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Front Page » May 18, 2010 » Carbon County News » Relief in sight
Published 1,971 days ago

Relief in sight

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Sun Advocate Reporter

Relief is in sight for Highway 6 drivers between Price and Green River. The Utah Department of Transportation has told the Carbon County Commission that it plans to put a rest stop and view area at the Horse Canyon Road turnoff at mile post 267.

UDOT engineer Daryl Friant told commissioners Wednesday that the project is planned for 2011. To make it feasible, however, Carbon and Emery counties will have to pay their share of the $12,000 annual maintenance expense. That would be $3,000 per county, with UDOT picking up the rest.

The concept sounded good to Commissioner Mike Milovich, who agreed with Friant that travelers are using bushes for pit stops now anyway. But the commissioner was not ready to commit the county to an agreement without hearing more. "What's the term, infinity?" he asked. He also was concerned about clearly defining which of the two counties would be responsible for public safety response. The quickest police or ambulance response would clearly have to come from Carbon County, the nearest population center, and he had no problem with that. However, he wanted the details written up in a memorandum of understanding so all parties would know in advance who will be responsible for what, for how long, and for how much.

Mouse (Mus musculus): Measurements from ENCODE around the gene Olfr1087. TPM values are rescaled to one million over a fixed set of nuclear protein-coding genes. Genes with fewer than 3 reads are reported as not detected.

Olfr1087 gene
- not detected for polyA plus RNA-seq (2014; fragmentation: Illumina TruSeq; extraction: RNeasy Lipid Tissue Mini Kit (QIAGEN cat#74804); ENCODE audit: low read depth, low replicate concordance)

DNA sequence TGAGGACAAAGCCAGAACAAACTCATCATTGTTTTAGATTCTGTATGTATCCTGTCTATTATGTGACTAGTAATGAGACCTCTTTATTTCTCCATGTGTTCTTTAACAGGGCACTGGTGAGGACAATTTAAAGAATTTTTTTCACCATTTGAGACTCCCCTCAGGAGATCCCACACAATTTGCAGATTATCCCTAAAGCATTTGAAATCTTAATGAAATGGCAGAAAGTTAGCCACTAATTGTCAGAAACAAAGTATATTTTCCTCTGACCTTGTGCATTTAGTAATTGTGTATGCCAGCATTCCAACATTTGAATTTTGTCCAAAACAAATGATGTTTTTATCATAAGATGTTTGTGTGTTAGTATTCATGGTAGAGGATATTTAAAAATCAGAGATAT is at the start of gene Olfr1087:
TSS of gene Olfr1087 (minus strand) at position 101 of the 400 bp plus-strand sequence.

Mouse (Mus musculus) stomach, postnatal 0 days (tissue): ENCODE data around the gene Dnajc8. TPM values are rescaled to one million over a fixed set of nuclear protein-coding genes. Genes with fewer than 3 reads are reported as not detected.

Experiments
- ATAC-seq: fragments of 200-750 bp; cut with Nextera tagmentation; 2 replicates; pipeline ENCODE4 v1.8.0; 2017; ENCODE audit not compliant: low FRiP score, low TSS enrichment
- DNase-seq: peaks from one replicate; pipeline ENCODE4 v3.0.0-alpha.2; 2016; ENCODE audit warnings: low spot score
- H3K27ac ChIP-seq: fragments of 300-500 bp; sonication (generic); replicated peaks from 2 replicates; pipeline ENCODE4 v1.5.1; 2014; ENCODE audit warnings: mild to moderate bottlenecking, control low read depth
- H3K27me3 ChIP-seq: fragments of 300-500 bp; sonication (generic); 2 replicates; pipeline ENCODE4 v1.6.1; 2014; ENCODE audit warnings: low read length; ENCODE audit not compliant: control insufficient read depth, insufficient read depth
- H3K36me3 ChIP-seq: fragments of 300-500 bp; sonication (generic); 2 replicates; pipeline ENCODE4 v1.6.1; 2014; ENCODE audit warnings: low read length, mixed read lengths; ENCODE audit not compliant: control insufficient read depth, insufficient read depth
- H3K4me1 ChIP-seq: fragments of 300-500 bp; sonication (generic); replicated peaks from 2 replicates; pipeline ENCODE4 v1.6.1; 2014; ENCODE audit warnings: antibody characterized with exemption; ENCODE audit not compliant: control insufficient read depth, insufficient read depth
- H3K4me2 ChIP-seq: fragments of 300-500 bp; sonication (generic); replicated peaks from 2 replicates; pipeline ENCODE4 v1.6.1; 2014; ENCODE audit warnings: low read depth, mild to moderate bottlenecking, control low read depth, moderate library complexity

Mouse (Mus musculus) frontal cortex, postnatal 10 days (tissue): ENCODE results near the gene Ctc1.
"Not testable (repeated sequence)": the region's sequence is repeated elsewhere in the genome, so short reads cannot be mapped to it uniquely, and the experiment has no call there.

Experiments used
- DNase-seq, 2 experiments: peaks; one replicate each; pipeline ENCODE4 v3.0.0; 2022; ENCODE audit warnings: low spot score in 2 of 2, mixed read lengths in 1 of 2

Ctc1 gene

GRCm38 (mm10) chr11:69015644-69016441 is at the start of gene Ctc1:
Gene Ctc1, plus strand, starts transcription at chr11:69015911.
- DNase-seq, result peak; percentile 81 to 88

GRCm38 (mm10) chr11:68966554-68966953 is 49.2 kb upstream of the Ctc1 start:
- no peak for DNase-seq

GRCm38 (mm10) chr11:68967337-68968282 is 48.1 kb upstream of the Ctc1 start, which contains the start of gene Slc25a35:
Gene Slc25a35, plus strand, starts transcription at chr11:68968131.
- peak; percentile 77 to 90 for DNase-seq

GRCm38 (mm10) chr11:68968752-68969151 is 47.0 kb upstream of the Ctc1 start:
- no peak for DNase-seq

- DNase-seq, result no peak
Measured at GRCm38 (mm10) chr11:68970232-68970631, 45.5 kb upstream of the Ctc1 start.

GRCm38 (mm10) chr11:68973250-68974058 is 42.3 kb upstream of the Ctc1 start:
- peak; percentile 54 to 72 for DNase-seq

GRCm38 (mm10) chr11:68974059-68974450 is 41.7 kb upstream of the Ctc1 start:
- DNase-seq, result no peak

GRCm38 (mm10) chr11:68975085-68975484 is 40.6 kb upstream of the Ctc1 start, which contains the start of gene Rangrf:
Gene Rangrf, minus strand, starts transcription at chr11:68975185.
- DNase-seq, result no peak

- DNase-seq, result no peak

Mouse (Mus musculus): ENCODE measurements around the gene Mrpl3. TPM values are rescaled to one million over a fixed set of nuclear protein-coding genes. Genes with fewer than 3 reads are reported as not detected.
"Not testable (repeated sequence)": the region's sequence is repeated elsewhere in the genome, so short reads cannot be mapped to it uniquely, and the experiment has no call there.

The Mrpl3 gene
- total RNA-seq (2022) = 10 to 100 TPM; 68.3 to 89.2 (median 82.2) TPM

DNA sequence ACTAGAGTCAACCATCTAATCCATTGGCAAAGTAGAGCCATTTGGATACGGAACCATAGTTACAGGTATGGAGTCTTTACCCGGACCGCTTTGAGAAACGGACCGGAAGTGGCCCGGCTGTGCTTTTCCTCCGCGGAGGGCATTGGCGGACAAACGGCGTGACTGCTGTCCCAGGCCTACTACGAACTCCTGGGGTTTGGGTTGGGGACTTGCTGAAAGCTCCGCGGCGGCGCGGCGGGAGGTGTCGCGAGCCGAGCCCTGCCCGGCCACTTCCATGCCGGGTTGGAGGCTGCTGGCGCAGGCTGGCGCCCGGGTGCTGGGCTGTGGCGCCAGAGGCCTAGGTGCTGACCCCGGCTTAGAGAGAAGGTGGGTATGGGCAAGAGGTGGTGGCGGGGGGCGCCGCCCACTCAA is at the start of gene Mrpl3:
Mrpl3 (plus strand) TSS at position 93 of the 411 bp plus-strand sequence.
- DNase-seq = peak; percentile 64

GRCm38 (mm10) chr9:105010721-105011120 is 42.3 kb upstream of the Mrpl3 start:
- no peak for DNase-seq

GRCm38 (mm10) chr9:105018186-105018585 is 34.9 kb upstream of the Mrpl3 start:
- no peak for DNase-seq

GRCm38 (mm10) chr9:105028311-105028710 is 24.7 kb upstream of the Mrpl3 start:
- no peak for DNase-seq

County Tourism Director Kathy Smith said the rest stop would be ideal for advertising what Carbon County has to offer travelers and tourists. A kiosk would cost a few thousand dollars, exactly how much would depend on how fancy it would be. And when commissioners noted that the expense would come out of her budget, she agreed.

The rest stop and view area would be standard loop design and able to handle all sizes of vehicles. Restrooms would be vault toilets, flushable.

UDOT would handle maintenance such as daily cleaning, adding water to vaults and pumping vaults as needed, garbage collection, snow removal and pavement.

The rest stop would be a great benefit to motorists who have to traverse the long ride from I-70 to Wellington without any kinds of formal stopping places for rest or for facilities.

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